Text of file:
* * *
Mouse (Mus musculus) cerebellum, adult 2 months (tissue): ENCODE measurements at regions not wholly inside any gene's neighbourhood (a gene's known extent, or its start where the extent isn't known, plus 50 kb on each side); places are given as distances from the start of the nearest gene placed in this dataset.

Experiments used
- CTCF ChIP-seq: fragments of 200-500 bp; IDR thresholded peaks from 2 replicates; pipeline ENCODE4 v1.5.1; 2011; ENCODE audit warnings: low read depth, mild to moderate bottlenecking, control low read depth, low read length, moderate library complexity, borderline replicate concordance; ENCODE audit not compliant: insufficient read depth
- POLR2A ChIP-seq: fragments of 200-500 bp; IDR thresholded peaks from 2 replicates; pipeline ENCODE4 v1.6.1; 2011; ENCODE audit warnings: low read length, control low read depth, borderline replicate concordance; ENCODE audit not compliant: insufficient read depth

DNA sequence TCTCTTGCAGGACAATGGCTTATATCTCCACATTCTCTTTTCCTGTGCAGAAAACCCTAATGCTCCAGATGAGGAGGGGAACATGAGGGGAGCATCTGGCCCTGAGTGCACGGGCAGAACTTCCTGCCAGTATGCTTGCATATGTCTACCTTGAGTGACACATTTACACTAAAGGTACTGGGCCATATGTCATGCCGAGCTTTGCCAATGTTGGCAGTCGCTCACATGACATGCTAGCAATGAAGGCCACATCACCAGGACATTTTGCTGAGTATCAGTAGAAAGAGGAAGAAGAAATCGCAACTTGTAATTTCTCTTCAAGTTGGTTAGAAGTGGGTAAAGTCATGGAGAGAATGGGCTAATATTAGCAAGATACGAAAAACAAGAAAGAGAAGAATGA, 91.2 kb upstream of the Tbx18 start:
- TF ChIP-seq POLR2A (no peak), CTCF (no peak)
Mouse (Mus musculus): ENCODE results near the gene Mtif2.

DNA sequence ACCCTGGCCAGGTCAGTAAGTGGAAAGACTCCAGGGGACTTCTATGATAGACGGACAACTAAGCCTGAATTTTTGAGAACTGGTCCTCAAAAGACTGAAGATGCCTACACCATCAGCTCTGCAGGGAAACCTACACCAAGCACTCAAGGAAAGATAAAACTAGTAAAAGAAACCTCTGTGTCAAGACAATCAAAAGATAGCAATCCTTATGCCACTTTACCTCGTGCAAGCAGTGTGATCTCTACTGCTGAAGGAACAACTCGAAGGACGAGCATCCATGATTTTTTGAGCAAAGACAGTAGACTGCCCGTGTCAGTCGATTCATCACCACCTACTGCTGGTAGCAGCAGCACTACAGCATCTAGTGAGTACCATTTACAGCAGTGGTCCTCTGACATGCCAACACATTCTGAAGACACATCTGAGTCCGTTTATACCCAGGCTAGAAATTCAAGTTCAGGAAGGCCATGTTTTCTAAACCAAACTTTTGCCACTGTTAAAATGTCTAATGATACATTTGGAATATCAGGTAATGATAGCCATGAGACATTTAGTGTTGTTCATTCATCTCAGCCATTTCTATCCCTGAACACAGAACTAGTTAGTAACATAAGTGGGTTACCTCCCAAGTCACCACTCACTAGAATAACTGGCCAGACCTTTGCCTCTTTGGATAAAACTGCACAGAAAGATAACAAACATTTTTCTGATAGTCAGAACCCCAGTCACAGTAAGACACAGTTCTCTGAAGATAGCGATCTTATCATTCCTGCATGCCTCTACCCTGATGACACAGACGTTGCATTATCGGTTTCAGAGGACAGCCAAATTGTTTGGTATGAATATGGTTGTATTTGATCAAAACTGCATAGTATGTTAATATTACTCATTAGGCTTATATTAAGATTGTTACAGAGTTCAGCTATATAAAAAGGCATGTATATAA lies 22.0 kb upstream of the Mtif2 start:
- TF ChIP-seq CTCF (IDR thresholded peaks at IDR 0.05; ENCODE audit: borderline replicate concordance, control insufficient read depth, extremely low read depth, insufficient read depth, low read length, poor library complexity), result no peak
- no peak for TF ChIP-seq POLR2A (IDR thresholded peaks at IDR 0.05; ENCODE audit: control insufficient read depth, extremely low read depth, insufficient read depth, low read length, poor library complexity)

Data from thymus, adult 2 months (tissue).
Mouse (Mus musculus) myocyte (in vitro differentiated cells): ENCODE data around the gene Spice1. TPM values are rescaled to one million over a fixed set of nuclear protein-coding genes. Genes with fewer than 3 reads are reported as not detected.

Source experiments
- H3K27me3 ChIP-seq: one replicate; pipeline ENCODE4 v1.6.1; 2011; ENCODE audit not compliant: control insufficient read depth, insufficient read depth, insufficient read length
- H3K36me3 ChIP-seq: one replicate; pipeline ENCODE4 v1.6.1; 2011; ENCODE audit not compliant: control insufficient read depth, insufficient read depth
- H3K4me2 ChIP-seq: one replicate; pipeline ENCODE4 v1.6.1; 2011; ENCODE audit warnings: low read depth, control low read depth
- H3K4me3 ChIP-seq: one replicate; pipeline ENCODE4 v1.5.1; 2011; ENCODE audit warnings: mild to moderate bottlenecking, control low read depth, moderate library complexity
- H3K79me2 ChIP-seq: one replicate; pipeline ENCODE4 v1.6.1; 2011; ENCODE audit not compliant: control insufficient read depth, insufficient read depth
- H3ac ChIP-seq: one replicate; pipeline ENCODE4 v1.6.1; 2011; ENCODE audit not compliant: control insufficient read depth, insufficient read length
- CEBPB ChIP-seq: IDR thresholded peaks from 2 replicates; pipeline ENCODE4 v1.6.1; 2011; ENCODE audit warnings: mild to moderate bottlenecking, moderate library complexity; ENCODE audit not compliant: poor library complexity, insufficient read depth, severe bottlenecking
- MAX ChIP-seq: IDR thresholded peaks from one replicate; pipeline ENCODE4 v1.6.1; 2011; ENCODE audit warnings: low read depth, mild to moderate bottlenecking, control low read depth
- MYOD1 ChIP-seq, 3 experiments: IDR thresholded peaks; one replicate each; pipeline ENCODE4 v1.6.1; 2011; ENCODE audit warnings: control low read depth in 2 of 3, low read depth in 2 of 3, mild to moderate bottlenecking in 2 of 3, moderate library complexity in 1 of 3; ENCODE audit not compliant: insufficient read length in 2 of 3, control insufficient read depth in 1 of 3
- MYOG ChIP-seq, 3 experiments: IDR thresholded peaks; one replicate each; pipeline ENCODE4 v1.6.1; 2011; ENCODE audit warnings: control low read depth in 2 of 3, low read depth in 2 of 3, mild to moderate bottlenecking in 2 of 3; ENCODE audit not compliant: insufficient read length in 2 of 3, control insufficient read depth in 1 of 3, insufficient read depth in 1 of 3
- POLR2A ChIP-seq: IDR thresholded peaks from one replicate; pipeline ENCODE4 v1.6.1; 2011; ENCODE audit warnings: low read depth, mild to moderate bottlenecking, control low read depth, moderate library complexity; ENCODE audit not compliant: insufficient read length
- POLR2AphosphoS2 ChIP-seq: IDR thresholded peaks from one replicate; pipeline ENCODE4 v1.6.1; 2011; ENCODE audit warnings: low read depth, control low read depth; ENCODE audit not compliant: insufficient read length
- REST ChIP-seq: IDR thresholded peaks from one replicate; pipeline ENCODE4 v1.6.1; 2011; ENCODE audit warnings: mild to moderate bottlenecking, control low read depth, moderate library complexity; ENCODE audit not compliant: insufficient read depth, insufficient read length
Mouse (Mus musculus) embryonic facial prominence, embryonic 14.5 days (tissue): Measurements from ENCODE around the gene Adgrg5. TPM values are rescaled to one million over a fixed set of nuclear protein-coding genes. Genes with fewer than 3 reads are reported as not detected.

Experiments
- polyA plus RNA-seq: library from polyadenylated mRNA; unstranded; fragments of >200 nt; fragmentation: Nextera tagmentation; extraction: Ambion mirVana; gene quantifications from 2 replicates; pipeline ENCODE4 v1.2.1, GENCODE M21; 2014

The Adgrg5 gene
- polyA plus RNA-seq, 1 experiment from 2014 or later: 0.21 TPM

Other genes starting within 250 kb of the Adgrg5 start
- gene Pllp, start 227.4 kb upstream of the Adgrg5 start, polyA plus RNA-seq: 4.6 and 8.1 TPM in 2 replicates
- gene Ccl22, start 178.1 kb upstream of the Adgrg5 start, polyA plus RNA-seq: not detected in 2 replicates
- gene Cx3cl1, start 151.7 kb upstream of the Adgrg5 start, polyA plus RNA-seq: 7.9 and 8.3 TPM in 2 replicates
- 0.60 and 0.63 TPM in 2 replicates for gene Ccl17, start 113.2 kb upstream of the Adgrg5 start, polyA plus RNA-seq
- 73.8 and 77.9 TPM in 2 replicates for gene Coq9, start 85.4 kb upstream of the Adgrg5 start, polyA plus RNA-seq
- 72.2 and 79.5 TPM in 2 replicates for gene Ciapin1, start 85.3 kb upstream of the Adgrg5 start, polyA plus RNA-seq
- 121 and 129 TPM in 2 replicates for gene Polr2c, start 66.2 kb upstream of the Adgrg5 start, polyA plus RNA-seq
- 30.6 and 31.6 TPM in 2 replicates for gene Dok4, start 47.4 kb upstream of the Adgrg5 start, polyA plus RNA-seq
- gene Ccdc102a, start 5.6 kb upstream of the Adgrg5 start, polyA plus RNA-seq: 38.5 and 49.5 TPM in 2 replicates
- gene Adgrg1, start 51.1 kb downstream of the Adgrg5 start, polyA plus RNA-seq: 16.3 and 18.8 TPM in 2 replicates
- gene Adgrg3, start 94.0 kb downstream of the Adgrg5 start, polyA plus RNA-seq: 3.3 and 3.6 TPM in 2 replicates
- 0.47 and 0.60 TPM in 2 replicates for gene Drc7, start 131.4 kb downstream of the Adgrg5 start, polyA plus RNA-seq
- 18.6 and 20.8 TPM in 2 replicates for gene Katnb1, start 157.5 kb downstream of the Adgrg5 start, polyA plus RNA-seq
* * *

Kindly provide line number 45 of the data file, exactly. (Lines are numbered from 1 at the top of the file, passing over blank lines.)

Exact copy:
- 18.6 and 20.8 TPM in 2 replicates for gene Katnb1, start 157.5 kb downstream of the Adgrg5 start, polyA plus RNA-seq